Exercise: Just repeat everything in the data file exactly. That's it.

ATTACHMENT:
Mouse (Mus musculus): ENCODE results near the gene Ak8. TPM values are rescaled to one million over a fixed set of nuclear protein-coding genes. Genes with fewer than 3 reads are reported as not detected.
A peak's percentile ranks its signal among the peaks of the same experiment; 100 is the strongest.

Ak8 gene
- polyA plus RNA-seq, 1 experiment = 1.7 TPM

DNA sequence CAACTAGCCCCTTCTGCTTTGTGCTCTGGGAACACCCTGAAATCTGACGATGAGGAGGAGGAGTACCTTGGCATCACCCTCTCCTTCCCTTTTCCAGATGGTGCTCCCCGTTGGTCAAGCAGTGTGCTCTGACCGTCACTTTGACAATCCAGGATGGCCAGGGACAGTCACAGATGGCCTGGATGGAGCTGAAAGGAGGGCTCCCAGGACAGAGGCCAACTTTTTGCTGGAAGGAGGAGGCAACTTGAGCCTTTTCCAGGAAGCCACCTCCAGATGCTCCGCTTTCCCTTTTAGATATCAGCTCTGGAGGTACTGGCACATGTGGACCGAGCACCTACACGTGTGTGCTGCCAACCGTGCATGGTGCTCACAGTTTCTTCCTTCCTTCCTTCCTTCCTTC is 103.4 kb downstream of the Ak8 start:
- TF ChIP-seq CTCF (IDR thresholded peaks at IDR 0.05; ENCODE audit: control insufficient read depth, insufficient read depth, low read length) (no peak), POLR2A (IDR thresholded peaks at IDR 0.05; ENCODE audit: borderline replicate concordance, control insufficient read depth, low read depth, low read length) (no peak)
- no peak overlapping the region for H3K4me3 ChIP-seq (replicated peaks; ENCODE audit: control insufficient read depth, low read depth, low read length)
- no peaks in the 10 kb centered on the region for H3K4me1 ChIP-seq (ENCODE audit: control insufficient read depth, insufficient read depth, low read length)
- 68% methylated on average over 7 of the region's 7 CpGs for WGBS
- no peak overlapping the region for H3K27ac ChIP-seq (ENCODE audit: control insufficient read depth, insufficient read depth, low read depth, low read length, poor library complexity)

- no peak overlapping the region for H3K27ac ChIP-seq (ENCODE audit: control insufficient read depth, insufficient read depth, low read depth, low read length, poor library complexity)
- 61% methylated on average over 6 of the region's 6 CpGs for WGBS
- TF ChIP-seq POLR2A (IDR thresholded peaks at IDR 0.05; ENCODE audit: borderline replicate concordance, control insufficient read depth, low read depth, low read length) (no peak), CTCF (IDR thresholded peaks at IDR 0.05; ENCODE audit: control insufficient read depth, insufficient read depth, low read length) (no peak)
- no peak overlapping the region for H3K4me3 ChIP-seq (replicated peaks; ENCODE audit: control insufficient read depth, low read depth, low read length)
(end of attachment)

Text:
Mouse (Mus musculus): ENCODE results near the gene Ak8. TPM values are rescaled to one million over a fixed set of nuclear protein-coding genes. Genes with fewer than 3 reads are reported as not detected.
A peak's percentile ranks its signal among the peaks of the same experiment; 100 is the strongest.

Ak8 gene
- polyA plus RNA-seq, 1 experiment = 1.7 TPM

DNA sequence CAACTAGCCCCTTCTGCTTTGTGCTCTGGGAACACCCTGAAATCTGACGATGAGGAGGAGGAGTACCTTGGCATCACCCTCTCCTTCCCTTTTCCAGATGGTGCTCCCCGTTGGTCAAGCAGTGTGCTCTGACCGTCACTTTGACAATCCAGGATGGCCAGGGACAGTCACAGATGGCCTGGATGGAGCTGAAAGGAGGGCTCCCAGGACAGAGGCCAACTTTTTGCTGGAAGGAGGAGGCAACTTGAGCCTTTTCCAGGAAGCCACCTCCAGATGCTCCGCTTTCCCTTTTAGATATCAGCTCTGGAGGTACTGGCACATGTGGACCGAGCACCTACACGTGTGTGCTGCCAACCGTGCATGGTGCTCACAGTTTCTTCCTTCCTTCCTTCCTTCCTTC is 103.4 kb downstream of the Ak8 start:
- TF ChIP-seq CTCF (IDR thresholded peaks at IDR 0.05; ENCODE audit: control insufficient read depth, insufficient read depth, low read length) (no peak), POLR2A (IDR thresholded peaks at IDR 0.05; ENCODE audit: borderline replicate concordance, control insufficient read depth, low read depth, low read length) (no peak)
- no peak overlapping the region for H3K4me3 ChIP-seq (replicated peaks; ENCODE audit: control insufficient read depth, low read depth, low read length)
- no peaks in the 10 kb centered on the region for H3K4me1 ChIP-seq (ENCODE audit: control insufficient read depth, insufficient read depth, low read length)
- 68% methylated on average over 7 of the region's 7 CpGs for WGBS
- no peak overlapping the region for H3K27ac ChIP-seq (ENCODE audit: control insufficient read depth, insufficient read depth, low read depth, low read length, poor library complexity)

- no peak overlapping the region for H3K27ac ChIP-seq (ENCODE audit: control insufficient read depth, insufficient read depth, low read depth, low read length, poor library complexity)
- 61% methylated on average over 6 of the region's 6 CpGs for WGBS
- TF ChIP-seq POLR2A (IDR thresholded peaks at IDR 0.05; ENCODE audit: borderline replicate concordance, control insufficient read depth, low read depth, low read length) (no peak), CTCF (IDR thresholded peaks at IDR 0.05; ENCODE audit: control insufficient read depth, insufficient read depth, low read length) (no peak)
- no peak overlapping the region for H3K4me3 ChIP-seq (replicated peaks; ENCODE audit: control insufficient read depth, low read depth, low read length)